Even with this widening of surveillance powers, then-US President George W. Bush, as part of the global ‘War on Terror’ that he declared following the events of 9/11, ordered the NSA to tap the communications of an untold number of people in the US, including citizens, without the warrants demanded by the FISA court – despite the fact that between 1979 and 2005, only four out of over 15,000 warrant requests were rejected by the FISA court.
Christopher Pyle, who was still committed to his cause over 30 years after he chose to become a whistleblower, labeled Bush “a criminal” for violating the FISA law and suggested that he should be impeached.
“The Constitution says he must take care that all laws be faithfully executed, not just the ones he likes,” Pyle said during an interview with Democracy Now in 2005. “The statute says … that the Foreign Intelligence Surveillance Act is the exclusive law governing these international intercepts, and he violated it anyway. And the law also says that any person who violates that law is guilty of a felony, punishable by up to five years in prison. By the plain meaning of the law, the President is a criminal.”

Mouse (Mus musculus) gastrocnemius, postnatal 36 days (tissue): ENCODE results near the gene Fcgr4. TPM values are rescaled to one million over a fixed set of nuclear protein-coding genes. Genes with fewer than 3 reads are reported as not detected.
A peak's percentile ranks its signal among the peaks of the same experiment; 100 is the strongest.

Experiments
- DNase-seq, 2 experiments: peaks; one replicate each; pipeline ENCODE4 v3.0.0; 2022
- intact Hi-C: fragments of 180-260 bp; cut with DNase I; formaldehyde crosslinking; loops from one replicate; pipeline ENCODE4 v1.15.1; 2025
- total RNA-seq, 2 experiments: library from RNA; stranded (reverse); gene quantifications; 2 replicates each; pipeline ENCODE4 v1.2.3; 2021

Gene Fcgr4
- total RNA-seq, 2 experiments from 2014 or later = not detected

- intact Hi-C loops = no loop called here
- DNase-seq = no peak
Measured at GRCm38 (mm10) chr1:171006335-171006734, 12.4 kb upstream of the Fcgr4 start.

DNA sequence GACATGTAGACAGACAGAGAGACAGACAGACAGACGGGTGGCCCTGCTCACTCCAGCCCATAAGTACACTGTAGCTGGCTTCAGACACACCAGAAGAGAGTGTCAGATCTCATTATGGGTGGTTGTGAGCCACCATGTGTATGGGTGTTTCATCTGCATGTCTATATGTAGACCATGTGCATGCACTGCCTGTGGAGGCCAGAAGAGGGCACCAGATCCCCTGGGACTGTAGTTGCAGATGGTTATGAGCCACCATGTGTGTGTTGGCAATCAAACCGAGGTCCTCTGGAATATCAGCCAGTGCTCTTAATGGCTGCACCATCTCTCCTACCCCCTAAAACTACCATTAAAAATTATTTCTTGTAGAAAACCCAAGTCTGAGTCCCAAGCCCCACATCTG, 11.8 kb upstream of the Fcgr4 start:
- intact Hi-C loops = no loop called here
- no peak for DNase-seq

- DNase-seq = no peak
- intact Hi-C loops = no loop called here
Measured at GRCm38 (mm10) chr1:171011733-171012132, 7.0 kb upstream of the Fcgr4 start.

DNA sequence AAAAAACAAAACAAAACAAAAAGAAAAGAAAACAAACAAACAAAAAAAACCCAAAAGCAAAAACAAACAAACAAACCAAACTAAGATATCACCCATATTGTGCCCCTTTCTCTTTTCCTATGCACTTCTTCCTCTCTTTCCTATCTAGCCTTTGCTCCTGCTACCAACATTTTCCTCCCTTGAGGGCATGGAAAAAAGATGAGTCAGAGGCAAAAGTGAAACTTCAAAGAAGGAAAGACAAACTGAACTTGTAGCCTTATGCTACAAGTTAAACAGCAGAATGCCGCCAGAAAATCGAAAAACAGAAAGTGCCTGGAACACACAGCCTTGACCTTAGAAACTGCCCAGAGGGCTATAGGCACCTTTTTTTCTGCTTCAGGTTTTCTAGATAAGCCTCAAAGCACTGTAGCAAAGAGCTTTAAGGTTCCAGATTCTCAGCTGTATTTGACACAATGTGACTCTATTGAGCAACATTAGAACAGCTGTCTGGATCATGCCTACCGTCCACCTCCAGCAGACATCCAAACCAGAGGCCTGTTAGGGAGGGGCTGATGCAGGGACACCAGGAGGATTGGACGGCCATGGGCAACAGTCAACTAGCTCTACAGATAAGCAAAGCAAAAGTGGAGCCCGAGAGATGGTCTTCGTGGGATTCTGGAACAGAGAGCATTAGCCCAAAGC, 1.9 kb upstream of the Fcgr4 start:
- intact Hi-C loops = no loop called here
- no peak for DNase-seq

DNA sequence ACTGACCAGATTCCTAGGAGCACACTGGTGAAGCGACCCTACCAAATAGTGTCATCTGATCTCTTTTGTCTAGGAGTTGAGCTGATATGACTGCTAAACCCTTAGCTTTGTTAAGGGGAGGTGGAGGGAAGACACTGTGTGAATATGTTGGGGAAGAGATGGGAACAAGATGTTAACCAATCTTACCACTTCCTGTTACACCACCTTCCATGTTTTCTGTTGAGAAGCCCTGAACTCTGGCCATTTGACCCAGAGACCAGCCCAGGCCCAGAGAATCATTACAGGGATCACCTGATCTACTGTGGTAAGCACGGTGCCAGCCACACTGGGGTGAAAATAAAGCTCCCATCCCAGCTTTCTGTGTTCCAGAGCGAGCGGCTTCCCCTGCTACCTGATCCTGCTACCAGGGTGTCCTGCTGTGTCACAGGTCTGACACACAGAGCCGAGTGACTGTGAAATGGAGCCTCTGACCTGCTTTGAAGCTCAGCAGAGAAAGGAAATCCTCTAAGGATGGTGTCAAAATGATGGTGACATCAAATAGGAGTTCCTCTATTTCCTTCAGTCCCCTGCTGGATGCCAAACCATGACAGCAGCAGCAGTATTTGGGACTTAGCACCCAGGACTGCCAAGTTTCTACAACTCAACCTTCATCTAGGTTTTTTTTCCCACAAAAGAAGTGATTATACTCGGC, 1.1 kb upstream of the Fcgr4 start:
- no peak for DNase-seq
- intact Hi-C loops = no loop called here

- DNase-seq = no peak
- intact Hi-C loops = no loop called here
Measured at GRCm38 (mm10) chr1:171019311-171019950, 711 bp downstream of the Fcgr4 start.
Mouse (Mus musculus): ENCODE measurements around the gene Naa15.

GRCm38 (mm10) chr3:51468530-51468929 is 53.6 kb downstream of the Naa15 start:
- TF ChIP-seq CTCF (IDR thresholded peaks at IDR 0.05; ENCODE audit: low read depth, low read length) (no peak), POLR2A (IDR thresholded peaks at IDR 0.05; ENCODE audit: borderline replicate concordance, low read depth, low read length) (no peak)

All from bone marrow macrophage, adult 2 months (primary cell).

More recently, Christopher Pyle, 83, who now works as Professor Emeritus of Politics at Mount Holyoke College, spoke out on behalf of Edward Snowden, the former NSA contractor turned whistleblower who revealed a massive global intelligence program run by the so-called Five Eyes, a once-secretive intelligence alliance comprising Australia, Canada, New Zealand, the United Kingdom and the United States.
“He’s just an ordinary American,” Pyle explained in 2013. “He’s trying to start a debate in this nation over something that is critically important. He should be respected for that and taken at face value and we should move on to the big issues, including the corruption of our system that is done by massive secrecy and by massive amounts of money and politics.”